Forget the December losses to Boston University and Oregon State, because for the purposes of this discussion those don’t matter. In 2012-13, Maryland had an atrocious strength of schedule, including a nonconference slate that ranked 345th and bogged down the bubble talk pretty early. Coach Mark Turgeon and his staff wanted to fix that and, regardless of how the Terps performed in November and December this season, they at least got that part right.
Maryland’s overall strength of schedule ranks 39th this season, up 70 places from last season, and its nonconference SOS has essentially jumped 200 places. If the Terps are held out of the NCAA tournament, which seems like a likely proposition right now, it will be because of how they performed against those nonconference teams, not because of how they scheduled them.
The Beavers have played well enough to leap into the RPI top 100, so that loss isn’t nearly as bad as it looked in November. The same goes for the Terriers, who are 101st according to RealTimeRPI, a tick better an expected. Providence has become a top 50 RPI win for the Terps, and six of their remaining nine games are against top 50 teams.
“I see an unbelievable opportunity for us to come upon four great wins,” point guard Seth Allen said Monday, ahead of Tuesday night’s game against North Carolina. “A North Carolina team that hasn’t been so good as they have been in the past, we should be able to get a win on the road. We’re going to take this opportunity to try to take it. We’re just going to try to take advantage and capitalize. If we take these four, we’ll be 9-4 in the ACC and that’d be a great start for us.”
A little presumptuous, perhaps, but at least the Terps did the necessary preseason work by scheduling strong.
“Next year, we’re going to hopefully have a mix,” Turgeon said on this week’s ACC coaches’ teleconference. “We feel like we were going to have a good team so we were going to play good teams. You always want to challenge your team. I think that’s really what’s important. But not only challenge them but be prepared, be fresh going into your league. This year I guess with the injury [to Allen] and schedule it was a little too tough for us without our starting point guard.”
>> Nick Faust had a brief stretch of sloppiness against Miami and Pittsburgh, committing three turnovers in each game, but he returned to his newfound restrained form at Virginia Tech, scoring 10 points on 3-of-4 shooting and committing zero turnovers. Faust earned the spot start in Blacksburg because guard Dez Wells arrived late to a team breakfast, but expect him to return to the bench, where he has thrived since moving there in mid-December.
“Nick’s playing perfectly fine,” Turgeon said. “Three assists, no turnovers the other day. Shot selection’s been very good, getting us on the break, getting us in our offense. That’s what’s big. Guys aren’t breaking off stuff to shoot shots. So now we know where the shots are coming from. Our defensive balance is better, our rebounding’s better.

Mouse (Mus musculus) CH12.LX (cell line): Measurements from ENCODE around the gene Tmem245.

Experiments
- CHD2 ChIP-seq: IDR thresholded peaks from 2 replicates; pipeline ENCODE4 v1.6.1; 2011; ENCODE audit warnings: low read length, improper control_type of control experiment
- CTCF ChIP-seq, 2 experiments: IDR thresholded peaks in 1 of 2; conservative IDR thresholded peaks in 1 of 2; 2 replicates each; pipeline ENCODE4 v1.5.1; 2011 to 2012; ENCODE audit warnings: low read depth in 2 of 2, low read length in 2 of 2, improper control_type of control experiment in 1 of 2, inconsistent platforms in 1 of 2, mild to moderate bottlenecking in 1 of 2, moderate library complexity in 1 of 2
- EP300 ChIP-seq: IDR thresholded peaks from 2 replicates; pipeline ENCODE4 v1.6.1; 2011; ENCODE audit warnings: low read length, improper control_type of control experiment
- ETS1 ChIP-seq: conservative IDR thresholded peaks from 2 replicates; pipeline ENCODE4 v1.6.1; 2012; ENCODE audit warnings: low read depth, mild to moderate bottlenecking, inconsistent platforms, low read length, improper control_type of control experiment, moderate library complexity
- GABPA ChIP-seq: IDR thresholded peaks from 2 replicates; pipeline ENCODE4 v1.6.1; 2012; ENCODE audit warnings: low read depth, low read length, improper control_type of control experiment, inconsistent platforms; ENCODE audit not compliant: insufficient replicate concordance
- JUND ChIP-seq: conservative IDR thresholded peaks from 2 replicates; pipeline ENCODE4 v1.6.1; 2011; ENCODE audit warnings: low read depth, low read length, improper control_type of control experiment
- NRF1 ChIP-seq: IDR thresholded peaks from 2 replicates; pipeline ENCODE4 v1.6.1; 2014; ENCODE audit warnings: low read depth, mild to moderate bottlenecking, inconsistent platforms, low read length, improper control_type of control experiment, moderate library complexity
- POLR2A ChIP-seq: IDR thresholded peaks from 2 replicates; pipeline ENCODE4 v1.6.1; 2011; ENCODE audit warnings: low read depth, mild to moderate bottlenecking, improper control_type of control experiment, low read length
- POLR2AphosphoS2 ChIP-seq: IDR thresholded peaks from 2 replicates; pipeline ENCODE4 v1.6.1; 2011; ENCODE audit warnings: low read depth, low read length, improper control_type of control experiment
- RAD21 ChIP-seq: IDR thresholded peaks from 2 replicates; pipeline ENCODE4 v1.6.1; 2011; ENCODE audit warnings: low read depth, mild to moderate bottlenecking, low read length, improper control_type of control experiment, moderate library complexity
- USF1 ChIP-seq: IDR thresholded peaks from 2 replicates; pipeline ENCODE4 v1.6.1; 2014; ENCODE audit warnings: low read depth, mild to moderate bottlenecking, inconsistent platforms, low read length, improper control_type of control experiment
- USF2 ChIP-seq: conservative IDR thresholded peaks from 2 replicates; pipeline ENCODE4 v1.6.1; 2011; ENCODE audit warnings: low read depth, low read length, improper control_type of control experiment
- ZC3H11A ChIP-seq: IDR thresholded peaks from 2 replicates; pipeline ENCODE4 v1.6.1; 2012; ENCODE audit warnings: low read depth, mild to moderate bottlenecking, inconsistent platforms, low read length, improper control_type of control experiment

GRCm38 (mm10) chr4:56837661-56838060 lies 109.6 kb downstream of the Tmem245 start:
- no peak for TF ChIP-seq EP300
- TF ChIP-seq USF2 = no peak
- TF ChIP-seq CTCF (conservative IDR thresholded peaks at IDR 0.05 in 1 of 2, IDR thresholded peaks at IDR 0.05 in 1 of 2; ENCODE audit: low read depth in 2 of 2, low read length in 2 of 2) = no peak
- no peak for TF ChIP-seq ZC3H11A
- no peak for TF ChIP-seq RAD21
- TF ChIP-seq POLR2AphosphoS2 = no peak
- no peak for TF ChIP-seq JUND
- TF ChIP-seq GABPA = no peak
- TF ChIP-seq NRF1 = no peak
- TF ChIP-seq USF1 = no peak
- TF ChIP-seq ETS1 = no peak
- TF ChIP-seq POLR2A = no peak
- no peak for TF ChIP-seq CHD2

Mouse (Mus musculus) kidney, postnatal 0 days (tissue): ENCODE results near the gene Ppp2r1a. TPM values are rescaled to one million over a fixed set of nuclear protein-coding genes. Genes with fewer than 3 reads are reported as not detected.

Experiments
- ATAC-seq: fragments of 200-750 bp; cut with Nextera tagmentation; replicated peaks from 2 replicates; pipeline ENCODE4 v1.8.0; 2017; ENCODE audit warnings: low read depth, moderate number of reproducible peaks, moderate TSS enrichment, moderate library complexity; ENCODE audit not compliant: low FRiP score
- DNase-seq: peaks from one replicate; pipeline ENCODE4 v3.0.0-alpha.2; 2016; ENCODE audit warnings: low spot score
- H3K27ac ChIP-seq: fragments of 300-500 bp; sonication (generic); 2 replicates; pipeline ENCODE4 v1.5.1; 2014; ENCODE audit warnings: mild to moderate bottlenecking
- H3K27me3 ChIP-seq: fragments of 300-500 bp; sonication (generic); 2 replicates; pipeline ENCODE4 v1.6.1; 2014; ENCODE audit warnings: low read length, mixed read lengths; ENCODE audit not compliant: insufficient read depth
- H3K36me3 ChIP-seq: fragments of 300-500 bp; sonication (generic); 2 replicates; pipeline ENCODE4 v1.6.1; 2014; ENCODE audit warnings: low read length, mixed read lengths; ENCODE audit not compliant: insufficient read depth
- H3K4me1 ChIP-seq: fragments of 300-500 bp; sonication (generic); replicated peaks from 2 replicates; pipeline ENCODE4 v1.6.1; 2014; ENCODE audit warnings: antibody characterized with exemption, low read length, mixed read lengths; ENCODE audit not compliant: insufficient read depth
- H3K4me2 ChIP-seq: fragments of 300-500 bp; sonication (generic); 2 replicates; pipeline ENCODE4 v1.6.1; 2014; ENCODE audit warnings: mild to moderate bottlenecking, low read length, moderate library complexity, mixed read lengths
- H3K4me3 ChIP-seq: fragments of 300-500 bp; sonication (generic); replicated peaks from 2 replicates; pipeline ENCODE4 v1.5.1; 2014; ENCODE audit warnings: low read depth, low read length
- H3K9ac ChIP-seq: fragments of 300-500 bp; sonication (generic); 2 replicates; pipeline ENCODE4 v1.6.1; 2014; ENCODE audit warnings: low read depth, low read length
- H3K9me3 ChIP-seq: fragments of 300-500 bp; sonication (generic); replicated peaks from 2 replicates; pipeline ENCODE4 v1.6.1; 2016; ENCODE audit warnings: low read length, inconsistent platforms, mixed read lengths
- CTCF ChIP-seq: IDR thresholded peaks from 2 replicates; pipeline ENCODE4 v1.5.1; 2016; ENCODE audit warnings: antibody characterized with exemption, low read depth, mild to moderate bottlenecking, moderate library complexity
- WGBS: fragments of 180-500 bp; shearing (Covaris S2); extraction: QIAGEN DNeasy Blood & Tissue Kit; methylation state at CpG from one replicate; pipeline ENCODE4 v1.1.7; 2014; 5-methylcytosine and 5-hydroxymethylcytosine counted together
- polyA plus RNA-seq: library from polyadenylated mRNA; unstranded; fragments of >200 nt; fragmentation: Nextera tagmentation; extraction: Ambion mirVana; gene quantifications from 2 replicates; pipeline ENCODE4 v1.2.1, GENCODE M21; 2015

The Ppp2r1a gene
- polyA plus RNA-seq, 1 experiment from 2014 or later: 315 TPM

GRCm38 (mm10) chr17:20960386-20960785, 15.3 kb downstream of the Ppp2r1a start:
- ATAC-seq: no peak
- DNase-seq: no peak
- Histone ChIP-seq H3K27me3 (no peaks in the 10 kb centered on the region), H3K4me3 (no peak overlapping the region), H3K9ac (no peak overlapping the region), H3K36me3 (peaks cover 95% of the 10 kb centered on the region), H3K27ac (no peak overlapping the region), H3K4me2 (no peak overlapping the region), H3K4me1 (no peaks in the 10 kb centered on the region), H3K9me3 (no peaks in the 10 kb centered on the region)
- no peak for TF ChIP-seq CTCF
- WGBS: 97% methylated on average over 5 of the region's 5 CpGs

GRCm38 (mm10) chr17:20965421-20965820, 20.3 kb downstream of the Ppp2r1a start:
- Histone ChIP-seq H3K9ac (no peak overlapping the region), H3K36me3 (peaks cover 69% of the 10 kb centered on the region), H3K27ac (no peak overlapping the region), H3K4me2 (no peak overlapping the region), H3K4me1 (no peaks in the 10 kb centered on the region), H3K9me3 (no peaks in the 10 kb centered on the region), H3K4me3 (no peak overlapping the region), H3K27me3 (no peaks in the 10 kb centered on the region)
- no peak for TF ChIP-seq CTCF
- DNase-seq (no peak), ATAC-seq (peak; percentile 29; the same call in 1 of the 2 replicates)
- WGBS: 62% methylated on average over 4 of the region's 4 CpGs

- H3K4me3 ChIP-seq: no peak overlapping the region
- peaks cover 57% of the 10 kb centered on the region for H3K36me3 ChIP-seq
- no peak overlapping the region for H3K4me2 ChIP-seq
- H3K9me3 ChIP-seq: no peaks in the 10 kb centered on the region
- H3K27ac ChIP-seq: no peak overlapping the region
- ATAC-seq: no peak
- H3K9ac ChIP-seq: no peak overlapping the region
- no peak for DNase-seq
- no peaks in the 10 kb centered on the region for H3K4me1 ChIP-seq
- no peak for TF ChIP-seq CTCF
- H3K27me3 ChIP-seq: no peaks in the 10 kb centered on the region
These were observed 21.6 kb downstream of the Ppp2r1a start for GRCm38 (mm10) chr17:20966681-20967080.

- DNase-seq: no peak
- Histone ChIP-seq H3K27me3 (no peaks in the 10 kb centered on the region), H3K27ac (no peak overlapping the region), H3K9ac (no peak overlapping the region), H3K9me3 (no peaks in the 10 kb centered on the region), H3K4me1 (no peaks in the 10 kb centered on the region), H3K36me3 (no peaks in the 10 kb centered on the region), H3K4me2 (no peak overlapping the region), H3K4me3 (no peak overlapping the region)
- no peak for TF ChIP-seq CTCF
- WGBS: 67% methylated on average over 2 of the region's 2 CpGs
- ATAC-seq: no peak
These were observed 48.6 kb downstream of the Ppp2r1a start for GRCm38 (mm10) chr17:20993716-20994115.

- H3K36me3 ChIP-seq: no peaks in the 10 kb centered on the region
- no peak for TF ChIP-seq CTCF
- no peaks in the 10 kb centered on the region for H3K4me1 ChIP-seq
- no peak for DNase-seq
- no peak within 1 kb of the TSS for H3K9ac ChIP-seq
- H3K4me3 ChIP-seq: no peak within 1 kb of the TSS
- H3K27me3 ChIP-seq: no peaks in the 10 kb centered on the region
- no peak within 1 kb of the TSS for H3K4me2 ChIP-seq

“I think Nick’s playing well right now. Is he playing as well as he can play? Probably not, but mentally he’s playing better and for our team he’s playing better. I think the best is yet to come with Nick. He’s really starting to figure it out. He looks like a basketball player now. He really does. He’s going to take on a challenge defensively Saturday and he’ll have some big challenges as we go forward. I like the way he’s playing.”
>> Since an atrocious 1-of-7 outing against Notre Dame several weeks back, Evan Smotrycz has hit a stride. He’s averaging 11 points per game over the past four, right about what Maryland needs from him, and he’s shooting 66.7 percent on three-pointers during that span. In fact, he now leads the Terps in three-point rate, hovering right around the 40 percent mark for the season.
On defense, Smotrycz still has his moments where his lack of speed holds him back, but he’s made a noticeable improvement on ball-screen defense.
“I’m trying to improve every game offensively and defensively,” he said. “Coach really stresses, [assistant Scott] Spinelli especially in practice, me staying low on ball screens, sliding out. I think all of our bigs have been getting better at ball-screen defense and that’s been huge for us. Offensively I’m just trying to pick and choose my spots, and if I’m shooting, that it’s the best shot for the team.”
>> Today’s print advance looked at Turgeon becoming a bit of a “jerk” with his players, something he said is “part of coaching.” Allen seemed surprised that the Terps have responded as well as they have. Last season, he said, they might have folded under the criticism and sulked.
Smotrycz, on the other hand, shrugged it off. He couldn’t even remember when Turgeon was coaching like that.
“At this point in my career, I’ve heard just about everything a coach could say or been a part of any tactic they could use to get a team going,” Smotrycz said. “Sometimes a coach, they don’t have to be your friend. They want to win games and we want to win games, too. We know that all our coaches love us and everything they do is for our betterment. I think if guys can not take whatever everyone says to heart and just use it, we’ll continue to trend the way we’re going in conference play.”